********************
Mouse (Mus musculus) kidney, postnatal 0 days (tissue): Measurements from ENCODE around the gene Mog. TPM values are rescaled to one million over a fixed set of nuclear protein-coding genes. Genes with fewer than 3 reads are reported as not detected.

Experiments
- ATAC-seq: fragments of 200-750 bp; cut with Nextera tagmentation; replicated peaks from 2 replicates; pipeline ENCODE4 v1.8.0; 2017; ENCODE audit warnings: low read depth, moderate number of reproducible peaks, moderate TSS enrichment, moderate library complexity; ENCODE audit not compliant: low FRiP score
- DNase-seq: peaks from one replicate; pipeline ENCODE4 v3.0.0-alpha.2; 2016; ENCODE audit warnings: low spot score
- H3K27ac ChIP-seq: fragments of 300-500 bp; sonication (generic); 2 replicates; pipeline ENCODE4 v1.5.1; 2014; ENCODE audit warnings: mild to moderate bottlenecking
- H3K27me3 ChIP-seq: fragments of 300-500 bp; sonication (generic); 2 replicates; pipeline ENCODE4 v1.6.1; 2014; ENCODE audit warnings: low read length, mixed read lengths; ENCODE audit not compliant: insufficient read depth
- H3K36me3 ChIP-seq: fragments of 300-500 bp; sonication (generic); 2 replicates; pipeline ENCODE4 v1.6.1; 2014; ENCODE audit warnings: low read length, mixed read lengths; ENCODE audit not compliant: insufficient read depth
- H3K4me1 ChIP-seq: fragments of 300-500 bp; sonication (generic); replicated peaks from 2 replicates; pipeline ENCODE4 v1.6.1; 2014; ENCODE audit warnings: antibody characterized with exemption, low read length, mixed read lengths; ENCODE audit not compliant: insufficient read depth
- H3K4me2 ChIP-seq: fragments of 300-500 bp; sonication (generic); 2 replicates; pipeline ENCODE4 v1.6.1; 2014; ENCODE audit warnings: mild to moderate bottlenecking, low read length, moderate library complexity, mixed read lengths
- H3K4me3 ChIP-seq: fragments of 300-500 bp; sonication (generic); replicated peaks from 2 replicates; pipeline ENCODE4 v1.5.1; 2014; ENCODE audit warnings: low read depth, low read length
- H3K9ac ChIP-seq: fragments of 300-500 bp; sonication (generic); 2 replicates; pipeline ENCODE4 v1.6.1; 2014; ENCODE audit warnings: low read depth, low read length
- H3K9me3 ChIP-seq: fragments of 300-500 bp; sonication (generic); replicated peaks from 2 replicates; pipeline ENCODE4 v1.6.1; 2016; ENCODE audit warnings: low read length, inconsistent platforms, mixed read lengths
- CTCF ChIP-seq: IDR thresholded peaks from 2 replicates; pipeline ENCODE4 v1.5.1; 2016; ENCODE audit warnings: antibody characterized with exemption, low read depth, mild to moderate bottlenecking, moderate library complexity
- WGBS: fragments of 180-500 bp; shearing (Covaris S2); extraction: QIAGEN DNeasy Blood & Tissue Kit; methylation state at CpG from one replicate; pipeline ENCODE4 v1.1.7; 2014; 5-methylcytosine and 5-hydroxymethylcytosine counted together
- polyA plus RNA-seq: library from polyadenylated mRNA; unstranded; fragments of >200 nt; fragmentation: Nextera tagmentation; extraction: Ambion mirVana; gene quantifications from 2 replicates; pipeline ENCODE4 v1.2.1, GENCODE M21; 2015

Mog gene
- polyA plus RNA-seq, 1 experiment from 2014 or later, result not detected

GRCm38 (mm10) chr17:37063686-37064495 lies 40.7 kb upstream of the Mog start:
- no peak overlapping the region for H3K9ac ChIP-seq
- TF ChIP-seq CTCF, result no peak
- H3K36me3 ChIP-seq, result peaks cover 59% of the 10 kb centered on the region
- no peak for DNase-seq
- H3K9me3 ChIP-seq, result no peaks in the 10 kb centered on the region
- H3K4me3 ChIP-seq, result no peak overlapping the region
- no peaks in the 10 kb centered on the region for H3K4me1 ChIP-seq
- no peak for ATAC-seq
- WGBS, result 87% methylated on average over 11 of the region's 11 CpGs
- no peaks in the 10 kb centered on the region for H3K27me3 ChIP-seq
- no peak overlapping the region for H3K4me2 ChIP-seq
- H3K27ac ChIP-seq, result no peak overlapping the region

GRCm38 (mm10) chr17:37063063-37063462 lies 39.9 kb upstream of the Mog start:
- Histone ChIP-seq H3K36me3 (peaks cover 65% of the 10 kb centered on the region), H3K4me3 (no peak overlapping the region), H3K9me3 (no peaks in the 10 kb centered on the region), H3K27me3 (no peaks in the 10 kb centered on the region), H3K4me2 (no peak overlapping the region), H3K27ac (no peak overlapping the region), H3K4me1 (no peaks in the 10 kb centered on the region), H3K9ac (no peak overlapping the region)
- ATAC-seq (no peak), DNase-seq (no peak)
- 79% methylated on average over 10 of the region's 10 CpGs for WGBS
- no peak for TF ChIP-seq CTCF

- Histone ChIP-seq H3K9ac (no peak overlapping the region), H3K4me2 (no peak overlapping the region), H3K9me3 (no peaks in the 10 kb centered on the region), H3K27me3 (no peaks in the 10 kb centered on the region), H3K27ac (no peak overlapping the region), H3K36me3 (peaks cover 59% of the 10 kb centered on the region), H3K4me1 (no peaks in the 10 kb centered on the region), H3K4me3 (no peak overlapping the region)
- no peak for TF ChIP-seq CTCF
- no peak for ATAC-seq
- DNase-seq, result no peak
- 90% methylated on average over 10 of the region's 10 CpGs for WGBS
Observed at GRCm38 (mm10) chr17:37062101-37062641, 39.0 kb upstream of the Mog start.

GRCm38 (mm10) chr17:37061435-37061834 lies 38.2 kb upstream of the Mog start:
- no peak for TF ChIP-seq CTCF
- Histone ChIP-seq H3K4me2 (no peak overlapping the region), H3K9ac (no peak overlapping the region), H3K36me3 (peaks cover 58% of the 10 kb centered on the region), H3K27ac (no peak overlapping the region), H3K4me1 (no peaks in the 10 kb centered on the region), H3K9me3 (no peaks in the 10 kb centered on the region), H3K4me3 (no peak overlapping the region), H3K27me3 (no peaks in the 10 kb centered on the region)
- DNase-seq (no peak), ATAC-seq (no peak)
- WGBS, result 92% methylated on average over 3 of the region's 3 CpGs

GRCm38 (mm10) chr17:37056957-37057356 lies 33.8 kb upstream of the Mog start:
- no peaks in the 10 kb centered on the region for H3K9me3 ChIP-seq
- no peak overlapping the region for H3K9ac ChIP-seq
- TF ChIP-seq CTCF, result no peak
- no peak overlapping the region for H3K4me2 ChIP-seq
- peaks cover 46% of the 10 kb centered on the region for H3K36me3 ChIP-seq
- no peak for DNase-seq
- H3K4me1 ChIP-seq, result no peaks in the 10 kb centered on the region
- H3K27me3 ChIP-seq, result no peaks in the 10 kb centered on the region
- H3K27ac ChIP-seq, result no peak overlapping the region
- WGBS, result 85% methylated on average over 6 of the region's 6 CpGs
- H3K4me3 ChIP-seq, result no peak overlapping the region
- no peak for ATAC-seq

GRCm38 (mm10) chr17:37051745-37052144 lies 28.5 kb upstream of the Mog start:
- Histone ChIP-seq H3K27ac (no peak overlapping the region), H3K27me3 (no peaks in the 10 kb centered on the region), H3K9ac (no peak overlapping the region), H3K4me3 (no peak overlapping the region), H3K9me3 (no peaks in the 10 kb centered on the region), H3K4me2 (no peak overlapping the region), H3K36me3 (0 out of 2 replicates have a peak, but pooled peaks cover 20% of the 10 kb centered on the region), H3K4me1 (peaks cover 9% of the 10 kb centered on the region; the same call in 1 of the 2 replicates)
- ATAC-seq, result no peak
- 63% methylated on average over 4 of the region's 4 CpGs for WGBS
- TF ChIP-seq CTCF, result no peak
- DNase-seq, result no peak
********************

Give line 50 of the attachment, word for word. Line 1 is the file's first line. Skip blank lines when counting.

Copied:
- TF ChIP-seq CTCF, result no peak